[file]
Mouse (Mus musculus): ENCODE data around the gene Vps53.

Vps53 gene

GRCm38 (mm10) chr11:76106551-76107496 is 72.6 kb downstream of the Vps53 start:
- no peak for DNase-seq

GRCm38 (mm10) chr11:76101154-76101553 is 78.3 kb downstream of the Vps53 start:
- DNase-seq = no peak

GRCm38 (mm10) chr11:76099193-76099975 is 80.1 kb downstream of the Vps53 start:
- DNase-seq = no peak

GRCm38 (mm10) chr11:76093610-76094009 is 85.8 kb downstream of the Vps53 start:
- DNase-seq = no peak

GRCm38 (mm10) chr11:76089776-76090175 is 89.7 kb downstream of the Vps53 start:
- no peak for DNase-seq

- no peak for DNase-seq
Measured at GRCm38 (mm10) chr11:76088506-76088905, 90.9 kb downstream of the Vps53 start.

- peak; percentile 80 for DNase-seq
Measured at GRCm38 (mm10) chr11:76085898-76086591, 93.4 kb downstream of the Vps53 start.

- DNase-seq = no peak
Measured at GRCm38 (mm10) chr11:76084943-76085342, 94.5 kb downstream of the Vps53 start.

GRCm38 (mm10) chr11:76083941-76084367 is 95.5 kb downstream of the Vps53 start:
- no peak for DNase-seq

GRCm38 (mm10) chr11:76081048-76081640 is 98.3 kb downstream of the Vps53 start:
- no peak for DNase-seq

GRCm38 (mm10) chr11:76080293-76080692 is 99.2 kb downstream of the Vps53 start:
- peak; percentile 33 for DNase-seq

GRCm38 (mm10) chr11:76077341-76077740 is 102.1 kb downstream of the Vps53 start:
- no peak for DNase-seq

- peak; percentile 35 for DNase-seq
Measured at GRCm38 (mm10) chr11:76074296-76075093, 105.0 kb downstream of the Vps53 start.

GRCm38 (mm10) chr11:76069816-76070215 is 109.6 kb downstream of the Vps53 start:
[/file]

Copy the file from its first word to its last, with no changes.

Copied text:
Mouse (Mus musculus): ENCODE data around the gene Vps53.

Vps53 gene

GRCm38 (mm10) chr11:76106551-76107496 is 72.6 kb downstream of the Vps53 start:
- no peak for DNase-seq

GRCm38 (mm10) chr11:76101154-76101553 is 78.3 kb downstream of the Vps53 start:
- DNase-seq = no peak

GRCm38 (mm10) chr11:76099193-76099975 is 80.1 kb downstream of the Vps53 start:
- DNase-seq = no peak

GRCm38 (mm10) chr11:76093610-76094009 is 85.8 kb downstream of the Vps53 start:
- DNase-seq = no peak

GRCm38 (mm10) chr11:76089776-76090175 is 89.7 kb downstream of the Vps53 start:
- no peak for DNase-seq

- no peak for DNase-seq
Measured at GRCm38 (mm10) chr11:76088506-76088905, 90.9 kb downstream of the Vps53 start.

- peak; percentile 80 for DNase-seq
Measured at GRCm38 (mm10) chr11:76085898-76086591, 93.4 kb downstream of the Vps53 start.

- DNase-seq = no peak
Measured at GRCm38 (mm10) chr11:76084943-76085342, 94.5 kb downstream of the Vps53 start.

GRCm38 (mm10) chr11:76083941-76084367 is 95.5 kb downstream of the Vps53 start:
- no peak for DNase-seq

GRCm38 (mm10) chr11:76081048-76081640 is 98.3 kb downstream of the Vps53 start:
- no peak for DNase-seq

GRCm38 (mm10) chr11:76080293-76080692 is 99.2 kb downstream of the Vps53 start:
- peak; percentile 33 for DNase-seq

GRCm38 (mm10) chr11:76077341-76077740 is 102.1 kb downstream of the Vps53 start:
- no peak for DNase-seq

- peak; percentile 35 for DNase-seq
Measured at GRCm38 (mm10) chr11:76074296-76075093, 105.0 kb downstream of the Vps53 start.

GRCm38 (mm10) chr11:76069816-76070215 is 109.6 kb downstream of the Vps53 start: